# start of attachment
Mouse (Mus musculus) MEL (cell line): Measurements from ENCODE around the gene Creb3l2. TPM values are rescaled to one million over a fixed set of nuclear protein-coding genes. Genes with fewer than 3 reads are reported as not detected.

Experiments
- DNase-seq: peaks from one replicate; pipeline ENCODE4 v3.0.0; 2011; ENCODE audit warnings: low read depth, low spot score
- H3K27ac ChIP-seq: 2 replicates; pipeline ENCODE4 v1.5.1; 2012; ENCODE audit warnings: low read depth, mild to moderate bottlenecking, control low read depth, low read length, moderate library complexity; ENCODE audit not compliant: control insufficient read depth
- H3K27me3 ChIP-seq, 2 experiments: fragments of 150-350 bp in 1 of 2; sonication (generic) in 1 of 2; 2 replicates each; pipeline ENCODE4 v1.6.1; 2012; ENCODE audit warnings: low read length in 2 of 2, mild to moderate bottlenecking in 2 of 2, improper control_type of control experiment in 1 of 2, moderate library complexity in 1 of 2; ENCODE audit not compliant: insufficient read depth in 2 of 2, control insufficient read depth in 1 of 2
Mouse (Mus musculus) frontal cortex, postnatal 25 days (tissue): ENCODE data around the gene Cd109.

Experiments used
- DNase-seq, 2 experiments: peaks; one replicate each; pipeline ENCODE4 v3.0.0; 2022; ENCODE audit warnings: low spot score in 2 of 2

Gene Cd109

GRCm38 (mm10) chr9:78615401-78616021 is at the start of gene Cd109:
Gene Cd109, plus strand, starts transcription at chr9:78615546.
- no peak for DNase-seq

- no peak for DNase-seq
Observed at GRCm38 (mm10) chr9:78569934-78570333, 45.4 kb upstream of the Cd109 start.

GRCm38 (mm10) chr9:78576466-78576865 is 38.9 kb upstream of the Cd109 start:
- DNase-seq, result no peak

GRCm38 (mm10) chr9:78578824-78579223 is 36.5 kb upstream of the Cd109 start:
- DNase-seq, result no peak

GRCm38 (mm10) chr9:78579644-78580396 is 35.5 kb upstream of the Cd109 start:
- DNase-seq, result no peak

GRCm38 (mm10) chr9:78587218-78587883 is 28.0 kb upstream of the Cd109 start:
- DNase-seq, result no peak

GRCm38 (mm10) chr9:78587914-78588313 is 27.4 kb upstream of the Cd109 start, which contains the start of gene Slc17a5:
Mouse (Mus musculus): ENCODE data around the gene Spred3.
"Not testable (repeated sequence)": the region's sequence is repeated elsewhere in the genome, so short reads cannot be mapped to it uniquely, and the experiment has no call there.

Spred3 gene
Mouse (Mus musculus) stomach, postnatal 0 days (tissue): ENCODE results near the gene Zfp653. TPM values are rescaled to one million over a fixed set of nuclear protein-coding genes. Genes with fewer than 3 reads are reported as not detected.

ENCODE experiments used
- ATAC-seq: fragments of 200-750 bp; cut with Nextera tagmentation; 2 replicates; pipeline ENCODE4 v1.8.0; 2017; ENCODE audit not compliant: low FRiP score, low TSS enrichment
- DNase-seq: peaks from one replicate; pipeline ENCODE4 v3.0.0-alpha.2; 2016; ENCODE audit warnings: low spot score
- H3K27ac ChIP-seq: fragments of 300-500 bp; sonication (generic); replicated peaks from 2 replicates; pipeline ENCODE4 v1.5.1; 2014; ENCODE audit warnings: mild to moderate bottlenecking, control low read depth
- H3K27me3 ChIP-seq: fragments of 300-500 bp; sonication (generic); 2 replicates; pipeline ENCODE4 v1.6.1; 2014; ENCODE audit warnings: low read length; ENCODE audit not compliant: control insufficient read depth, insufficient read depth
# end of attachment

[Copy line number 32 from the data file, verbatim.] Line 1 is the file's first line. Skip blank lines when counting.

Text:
- H3K27me3 ChIP-seq: fragments of 300-500 bp; sonication (generic); 2 replicates; pipeline ENCODE4 v1.6.1; 2014; ENCODE audit warnings: low read length; ENCODE audit not compliant: control insufficient read depth, insufficient read depth